The environmental impact of Black Friday and Cyber Monday

Holiday shopping is on the horizon as Black Friday and Cyber Monday loom ever closer. Black Friday purchases hit a record high last year, with consumer spending reaching $9 billion. Cyber Monday was even more successful: U.S. consumers spent $10.8 billion. Oddly, data breaking down the environmental impact of both days is relatively scarce in the U.S. The U.K. instead offers some insights into just how much emissions spike during major shopping events like this. According to Money’s 2021 Dirty Delivery Report, Black Friday deliveries from online shopping alone in the U.K are estimated to produce 386,243 tonnes of carbon this year. Data pinpointing emissions from brick-and-mortar store sales is harder to find, though transportation accounts for the largest emitting sector in the U.K., according to government figures. It’s also the highest greenhouse gas emitter in the United States according to the Environmental Protection Agency, accounting for 29% of all emissions in 2019. Protests are starting to become the norm over Black Friday and Cyber Monday sales, with climate strike demonstrators hitting the streets in 2019. Guides on shopping more ethically, either through thrifted purchases, supporting small businesses, or frequenting brands who skip Black Friday altogether, are becoming more and more popular. And many are calling for a switch to a “Green Friday” that prioritizes a more eco-conscious shopping experience. One of the best ways to not only have a more environmentally friendly Black Friday while also supporting labor rights is by showing solidarity with Amazon workers across the globe as they prepare for a strike. Organized by the grassroots Make Amazon Pay Coalition, actions extend to garment factories in Cambodia, warehouses in France, and in at least five cities in the U.S. The demonstrations explicitly acknowledge Amazon’s environmental misdeeds in addition to calling for workers’ rights and for Amazon to stop dodging taxes. This isn’t the first time Amazon workers have gone on strike for Black Friday. Last year, 15 countries held demonstrations. This year, demonstrations will take place in 20 countries. The movement is only growing and it’s becoming increasingly clear that Black Friday and Cyber Monday should soon become a thing of the past.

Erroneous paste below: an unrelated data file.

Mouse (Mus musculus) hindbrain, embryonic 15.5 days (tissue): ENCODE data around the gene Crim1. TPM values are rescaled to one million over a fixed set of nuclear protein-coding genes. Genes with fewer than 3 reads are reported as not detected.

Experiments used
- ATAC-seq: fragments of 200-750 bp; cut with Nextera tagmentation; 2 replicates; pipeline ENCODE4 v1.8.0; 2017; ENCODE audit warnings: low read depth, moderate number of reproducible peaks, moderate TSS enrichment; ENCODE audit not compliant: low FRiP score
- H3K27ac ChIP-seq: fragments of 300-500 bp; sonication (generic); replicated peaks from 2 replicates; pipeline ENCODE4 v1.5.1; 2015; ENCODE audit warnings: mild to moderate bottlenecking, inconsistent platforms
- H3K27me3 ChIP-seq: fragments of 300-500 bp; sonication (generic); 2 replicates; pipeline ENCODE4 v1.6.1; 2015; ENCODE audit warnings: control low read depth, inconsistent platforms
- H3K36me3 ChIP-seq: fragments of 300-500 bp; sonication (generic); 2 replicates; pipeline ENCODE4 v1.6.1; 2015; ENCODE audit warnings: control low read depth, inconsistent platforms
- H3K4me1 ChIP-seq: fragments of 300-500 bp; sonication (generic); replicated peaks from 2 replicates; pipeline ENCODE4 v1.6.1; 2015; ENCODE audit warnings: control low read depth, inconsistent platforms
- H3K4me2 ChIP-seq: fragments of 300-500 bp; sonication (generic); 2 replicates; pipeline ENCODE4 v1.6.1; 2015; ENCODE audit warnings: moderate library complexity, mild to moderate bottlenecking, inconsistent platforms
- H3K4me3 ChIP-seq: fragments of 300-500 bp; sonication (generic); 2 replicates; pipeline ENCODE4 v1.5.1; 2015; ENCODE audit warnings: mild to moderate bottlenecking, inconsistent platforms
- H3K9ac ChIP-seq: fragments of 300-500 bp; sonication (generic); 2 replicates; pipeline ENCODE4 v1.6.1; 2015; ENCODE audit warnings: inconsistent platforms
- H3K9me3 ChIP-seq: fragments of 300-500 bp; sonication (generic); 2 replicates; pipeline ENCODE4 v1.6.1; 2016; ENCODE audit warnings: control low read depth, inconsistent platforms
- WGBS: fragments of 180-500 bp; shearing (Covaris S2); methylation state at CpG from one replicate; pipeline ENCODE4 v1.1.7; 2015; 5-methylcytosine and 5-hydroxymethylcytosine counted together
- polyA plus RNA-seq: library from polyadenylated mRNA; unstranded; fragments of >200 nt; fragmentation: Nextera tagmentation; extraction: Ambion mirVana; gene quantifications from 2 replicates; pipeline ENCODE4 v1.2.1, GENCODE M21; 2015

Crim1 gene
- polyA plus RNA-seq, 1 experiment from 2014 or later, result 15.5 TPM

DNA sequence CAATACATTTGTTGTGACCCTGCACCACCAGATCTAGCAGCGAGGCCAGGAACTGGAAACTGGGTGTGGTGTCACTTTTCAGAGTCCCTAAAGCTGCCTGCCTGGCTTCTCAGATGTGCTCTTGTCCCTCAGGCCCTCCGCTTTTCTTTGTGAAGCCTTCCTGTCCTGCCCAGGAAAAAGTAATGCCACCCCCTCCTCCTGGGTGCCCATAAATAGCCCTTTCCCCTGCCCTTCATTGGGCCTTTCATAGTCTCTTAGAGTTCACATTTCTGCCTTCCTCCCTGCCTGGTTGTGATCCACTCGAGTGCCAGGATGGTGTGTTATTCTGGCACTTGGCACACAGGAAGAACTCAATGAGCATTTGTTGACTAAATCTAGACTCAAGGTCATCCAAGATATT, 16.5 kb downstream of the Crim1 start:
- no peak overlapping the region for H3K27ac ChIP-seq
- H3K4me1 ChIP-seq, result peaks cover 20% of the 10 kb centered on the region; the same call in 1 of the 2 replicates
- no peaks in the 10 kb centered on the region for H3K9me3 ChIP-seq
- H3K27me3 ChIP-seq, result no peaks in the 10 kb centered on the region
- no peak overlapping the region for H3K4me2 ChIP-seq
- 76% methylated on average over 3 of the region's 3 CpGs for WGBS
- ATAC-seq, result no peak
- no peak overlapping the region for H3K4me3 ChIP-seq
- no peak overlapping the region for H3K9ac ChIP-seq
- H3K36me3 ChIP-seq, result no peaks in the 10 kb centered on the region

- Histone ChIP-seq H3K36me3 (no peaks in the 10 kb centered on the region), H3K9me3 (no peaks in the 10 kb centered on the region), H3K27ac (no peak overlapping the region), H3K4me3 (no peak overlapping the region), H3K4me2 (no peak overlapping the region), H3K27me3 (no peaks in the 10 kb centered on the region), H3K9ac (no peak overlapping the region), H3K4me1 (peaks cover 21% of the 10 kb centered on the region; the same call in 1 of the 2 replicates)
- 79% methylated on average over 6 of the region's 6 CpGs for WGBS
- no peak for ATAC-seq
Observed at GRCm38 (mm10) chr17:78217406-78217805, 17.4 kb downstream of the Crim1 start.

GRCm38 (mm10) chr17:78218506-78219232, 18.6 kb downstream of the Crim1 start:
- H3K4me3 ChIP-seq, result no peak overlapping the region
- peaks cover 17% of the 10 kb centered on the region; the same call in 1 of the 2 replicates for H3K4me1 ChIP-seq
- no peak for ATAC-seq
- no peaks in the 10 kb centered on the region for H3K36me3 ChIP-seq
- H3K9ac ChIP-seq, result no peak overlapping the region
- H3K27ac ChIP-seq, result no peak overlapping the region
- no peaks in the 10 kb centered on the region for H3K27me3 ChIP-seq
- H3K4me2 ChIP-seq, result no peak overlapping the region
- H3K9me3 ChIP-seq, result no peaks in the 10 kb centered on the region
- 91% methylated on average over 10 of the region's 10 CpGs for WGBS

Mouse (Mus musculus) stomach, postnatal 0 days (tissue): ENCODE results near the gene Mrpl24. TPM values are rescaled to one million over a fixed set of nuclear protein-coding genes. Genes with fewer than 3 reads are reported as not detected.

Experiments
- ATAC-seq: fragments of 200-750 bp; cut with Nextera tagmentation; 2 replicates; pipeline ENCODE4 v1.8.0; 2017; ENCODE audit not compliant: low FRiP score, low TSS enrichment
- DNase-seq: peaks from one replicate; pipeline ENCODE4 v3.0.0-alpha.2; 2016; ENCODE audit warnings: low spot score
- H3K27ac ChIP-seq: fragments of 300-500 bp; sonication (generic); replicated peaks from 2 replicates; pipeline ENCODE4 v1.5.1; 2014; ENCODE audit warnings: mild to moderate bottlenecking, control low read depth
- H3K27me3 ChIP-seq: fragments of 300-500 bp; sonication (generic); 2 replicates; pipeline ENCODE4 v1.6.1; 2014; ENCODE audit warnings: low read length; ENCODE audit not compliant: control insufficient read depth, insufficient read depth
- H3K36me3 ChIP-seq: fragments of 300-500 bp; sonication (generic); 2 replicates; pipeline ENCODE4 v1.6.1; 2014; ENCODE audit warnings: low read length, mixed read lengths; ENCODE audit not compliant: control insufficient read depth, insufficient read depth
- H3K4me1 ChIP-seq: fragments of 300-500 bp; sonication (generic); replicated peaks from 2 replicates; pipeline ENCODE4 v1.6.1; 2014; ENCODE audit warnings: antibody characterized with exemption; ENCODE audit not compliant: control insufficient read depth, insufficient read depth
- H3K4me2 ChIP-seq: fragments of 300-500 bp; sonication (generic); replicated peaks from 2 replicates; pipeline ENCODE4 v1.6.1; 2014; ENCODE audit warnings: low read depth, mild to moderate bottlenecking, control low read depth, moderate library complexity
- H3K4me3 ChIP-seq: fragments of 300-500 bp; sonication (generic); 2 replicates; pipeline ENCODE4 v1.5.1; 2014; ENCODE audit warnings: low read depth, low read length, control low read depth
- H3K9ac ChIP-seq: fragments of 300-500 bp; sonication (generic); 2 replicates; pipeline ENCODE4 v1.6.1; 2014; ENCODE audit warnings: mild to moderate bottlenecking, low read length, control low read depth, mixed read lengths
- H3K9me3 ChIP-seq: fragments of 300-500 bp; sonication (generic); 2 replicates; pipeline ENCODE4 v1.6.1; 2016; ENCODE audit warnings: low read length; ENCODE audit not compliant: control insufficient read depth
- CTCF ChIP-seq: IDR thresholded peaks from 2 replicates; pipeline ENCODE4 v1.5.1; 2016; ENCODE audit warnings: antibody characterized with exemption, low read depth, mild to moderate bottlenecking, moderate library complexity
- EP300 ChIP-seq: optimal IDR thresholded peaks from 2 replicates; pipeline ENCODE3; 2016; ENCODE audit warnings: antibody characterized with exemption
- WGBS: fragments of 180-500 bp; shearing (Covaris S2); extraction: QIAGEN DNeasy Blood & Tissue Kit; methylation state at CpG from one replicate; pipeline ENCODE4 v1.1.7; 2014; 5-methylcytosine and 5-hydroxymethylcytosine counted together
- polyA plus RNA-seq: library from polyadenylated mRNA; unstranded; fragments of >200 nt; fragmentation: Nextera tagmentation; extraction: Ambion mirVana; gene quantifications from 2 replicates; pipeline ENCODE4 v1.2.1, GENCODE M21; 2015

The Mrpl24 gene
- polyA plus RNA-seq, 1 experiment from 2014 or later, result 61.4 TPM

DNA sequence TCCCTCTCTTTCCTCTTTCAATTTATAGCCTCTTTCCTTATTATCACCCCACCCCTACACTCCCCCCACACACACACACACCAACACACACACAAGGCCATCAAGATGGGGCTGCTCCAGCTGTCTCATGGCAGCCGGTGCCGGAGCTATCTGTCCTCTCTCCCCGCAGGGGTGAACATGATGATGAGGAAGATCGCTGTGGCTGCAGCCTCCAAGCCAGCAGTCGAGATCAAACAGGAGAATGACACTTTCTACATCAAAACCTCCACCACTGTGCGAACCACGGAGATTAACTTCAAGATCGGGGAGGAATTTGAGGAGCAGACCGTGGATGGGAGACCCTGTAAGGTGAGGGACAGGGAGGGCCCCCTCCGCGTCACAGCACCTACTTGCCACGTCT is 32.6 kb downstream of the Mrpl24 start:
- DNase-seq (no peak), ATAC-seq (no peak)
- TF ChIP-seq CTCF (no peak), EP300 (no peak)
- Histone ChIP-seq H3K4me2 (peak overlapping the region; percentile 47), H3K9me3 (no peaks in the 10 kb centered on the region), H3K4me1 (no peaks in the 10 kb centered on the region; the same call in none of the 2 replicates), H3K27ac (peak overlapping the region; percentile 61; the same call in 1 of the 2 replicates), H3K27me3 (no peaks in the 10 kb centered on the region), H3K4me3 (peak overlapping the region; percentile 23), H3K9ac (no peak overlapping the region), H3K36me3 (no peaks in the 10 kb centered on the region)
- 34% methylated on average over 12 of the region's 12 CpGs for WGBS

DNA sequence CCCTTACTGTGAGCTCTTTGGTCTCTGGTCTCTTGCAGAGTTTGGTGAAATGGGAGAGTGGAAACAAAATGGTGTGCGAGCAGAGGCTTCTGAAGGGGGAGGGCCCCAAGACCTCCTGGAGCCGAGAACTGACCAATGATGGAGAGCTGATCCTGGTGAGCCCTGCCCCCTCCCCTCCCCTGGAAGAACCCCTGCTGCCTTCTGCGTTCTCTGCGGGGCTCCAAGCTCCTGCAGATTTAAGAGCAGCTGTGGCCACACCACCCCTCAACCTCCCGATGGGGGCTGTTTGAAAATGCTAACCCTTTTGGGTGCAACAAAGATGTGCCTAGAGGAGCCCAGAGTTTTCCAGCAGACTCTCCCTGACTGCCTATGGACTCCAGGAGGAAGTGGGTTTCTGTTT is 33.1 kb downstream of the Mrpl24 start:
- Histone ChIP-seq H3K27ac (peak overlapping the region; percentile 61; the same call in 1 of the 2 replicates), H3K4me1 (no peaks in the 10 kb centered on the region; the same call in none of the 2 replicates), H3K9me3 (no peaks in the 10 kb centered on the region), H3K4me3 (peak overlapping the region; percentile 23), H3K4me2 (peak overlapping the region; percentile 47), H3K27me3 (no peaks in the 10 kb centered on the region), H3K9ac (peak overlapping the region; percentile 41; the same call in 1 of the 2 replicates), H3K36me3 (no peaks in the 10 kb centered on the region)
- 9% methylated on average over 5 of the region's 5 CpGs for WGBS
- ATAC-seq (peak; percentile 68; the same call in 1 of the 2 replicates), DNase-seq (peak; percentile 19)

The environmental impact of Black Friday and Cyber Monday

Holiday shopping is on the horizon as Black Friday and Cyber Monday loom ever closer. Black Friday purchases hit a record high last year, with consumer spending reaching $9 billion. Cyber Monday was even more successful: U.S. consumers spent $10.8 billion. Oddly, data breaking down the environmental impact of both days is relatively scarce in the U.S. The U.K. instead offers some insights into just how much emissions spike during major shopping events like this.

According to Money’s 2021 Dirty Delivery Report, Black Friday deliveries from online shopping alone in the U.K are estimated to produce 386,243 tonnes of carbon this year. Data pinpointing emissions from brick-and-mortar store sales is harder to find, though transportation accounts for the largest emitting sector in the U.K., according to government figures. It’s also the highest greenhouse gas emitter in the United States according to the Environmental Protection Agency, accounting for 29% of all emissions in 2019.

Protests are starting to become the norm over Black Friday and Cyber Monday sales, with climate strike demonstrators hitting the streets in 2019. Guides on shopping more ethically, either through thrifted purchases, supporting small businesses, or frequenting brands who skip Black Friday altogether, are becoming more and more popular. And many are calling for a switch to a “Green Friday” that prioritizes a more eco-conscious shopping experience.

One of the best ways to not only have a more environmentally friendly Black Friday while also supporting labor rights is by showing solidarity with Amazon workers across the globe as they prepare for a strike. Organized by the grassroots Make Amazon Pay Coalition, actions extend to garment factories in Cambodia, warehouses in France, and in at least five cities in the U.S. The demonstrations explicitly acknowledge Amazon’s environmental misdeeds in addition to calling for workers’ rights and for Amazon to stop dodging taxes.

This isn’t the first time Amazon workers have gone on strike for Black Friday. Last year, 15 countries held demonstrations. This year, demonstrations will take place in 20 countries. The movement is only growing and it’s becoming increasingly clear that Black Friday and Cyber Monday should soon become a thing of the past.